The difficult debriefing: the case of the resistant opposer
It often happens to me that some participants in the scenario are particularly difficult to manage when I do the debriefing… The “resisters”!
What do you mean?
It is a very long story… but let’s look at it together in a simple way. The most frequent resisters are what I call the “opposers.”
Who are they?
Those who disqualify anything you propose, those who always question the realism of your scenario, those who oppose technical suggestions or guidelines. Many times they do not commit because “everything is a game…”
Of course! They happen to me often! And I don’t know how to get away with it! Sometimes they are those who have somehow been forced to attend my courses, or those who, being colleagues at the same hospital, already have previous conflicts between them.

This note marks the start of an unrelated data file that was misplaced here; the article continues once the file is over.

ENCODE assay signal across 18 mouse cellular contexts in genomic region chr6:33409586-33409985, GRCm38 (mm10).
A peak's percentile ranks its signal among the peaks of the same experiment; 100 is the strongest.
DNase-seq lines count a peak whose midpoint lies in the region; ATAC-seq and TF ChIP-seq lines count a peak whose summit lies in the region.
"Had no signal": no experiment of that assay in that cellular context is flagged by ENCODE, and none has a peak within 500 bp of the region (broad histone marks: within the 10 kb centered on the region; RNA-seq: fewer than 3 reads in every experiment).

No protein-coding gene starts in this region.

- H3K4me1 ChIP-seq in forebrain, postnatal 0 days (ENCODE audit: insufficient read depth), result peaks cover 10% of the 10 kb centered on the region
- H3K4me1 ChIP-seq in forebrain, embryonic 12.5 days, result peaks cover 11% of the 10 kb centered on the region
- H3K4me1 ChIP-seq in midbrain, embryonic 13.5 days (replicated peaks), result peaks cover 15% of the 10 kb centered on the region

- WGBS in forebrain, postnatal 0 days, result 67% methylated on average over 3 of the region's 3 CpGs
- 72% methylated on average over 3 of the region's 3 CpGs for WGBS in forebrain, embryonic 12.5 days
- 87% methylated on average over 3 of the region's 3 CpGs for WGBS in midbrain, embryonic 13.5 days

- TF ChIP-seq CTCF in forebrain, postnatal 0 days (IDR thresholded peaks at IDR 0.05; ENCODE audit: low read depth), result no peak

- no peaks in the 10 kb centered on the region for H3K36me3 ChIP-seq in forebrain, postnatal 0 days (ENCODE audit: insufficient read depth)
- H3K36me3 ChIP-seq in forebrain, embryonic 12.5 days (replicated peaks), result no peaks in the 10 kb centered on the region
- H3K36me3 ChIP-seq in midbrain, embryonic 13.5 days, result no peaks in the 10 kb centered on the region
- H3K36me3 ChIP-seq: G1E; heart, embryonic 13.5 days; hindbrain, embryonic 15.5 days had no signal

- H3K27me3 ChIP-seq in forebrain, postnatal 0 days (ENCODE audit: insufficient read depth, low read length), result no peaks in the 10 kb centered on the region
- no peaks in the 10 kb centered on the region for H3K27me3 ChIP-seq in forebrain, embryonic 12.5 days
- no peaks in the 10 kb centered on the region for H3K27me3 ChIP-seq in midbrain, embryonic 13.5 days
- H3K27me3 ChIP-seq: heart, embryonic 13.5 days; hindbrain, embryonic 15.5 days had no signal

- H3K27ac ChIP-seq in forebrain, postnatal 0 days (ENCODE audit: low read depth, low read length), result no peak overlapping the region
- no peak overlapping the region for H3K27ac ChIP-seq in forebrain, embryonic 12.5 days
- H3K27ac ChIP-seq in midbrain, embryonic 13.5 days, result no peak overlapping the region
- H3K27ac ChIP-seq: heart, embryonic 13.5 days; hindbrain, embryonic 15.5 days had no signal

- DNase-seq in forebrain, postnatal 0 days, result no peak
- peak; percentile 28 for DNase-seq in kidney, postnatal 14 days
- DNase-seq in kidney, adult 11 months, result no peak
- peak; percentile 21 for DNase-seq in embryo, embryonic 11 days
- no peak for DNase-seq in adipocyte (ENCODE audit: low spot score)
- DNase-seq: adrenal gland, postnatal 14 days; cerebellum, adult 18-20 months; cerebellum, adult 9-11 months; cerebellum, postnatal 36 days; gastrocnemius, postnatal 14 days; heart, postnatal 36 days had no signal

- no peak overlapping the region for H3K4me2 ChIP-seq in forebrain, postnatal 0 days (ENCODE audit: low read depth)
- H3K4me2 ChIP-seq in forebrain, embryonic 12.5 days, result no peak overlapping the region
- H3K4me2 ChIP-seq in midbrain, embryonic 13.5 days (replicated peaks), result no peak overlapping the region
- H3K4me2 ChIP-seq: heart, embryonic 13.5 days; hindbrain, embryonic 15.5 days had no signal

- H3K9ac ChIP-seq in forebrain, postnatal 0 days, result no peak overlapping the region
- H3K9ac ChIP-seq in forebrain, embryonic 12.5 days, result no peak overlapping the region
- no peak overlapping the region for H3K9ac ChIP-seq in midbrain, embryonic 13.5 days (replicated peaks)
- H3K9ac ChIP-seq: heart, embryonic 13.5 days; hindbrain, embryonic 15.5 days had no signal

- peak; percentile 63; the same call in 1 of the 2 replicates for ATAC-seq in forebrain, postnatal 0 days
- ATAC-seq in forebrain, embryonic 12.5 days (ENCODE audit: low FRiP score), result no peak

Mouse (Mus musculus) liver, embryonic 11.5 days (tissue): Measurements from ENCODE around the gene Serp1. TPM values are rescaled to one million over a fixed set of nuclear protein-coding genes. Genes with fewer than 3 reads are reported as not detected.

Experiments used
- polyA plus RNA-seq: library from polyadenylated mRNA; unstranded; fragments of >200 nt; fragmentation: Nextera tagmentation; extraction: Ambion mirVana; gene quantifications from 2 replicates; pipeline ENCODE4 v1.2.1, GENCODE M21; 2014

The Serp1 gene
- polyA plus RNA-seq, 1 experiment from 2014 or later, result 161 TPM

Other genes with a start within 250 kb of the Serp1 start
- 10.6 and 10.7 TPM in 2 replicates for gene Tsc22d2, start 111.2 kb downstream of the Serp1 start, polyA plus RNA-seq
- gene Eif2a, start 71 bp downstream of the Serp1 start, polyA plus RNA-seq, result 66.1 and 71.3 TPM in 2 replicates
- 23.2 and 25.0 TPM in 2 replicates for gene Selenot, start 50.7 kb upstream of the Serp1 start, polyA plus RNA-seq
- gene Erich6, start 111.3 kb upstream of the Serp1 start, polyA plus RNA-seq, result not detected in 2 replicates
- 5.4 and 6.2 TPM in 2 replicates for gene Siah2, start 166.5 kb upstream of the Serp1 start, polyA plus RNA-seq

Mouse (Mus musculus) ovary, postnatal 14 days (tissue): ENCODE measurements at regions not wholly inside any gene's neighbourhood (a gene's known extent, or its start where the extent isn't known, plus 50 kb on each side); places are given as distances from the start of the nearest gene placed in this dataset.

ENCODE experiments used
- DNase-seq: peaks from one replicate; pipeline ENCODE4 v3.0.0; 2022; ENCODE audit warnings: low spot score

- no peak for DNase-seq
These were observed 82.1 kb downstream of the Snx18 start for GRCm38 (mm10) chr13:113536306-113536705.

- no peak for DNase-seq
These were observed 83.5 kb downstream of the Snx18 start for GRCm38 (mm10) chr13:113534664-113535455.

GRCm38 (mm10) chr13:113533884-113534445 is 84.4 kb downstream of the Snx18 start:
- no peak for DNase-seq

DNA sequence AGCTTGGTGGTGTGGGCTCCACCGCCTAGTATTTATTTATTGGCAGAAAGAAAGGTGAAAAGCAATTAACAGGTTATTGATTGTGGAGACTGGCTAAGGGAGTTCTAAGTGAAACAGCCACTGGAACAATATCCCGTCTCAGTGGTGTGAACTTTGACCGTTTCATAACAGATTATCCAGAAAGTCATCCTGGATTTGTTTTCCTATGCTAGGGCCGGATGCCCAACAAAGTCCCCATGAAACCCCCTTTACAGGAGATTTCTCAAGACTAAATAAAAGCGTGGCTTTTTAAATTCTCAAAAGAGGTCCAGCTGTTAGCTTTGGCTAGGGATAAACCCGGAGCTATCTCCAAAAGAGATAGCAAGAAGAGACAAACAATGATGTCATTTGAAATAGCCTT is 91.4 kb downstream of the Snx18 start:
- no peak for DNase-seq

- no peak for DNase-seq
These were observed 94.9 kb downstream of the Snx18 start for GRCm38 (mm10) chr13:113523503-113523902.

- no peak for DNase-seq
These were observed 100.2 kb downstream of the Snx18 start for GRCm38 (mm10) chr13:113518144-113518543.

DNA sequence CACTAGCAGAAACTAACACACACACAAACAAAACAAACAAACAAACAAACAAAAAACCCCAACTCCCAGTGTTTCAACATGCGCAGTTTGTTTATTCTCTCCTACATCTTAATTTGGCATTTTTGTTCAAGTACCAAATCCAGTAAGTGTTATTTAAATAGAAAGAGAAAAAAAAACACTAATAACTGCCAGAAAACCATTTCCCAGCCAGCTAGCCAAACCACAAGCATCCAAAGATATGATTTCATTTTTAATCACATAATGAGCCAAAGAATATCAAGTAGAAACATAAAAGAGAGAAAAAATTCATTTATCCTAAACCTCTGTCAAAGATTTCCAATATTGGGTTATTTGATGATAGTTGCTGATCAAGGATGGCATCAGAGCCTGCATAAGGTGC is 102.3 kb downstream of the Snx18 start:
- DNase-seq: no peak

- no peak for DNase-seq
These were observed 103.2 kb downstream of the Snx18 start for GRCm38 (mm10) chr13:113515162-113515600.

I agree! Critics at all costs also belong to this category, the “know-it-all gentlemen”, all those who, having a rigid personality, are unable to enter the spirit of simulation…
Unfortunately, these have also happened to me!
But keep in mind that one can also object because the questioner has not been able to explain the differences between clinical reality and the realism of the scenario, or has not created a safe and non-judgmental environment… In fact, one can also object out of fear to be judged and exposed to the criticism of others.
It’s true, I’ll remember. So what do you advise me to do?
Turn opposition into compliance! Doing so will negate the main function of resistance, which instead turns into change.
But how do I do it in practice?
You could thank the opponent, recommending a constructive task, without going into the substance of the discussion, telling him, for example, “What you see nobody sees, so I ask you to help me identify the shortcomings that have arisen.”
G Capogna, PL Ingrassia, E Capogna, M Bernardini, G Nardone.
Il Debriefing dopo lo scenario di simulazione. Base e Avanzato-Strategico. Manuale per il facilitatore. 2021 Pearson Italia, Milano.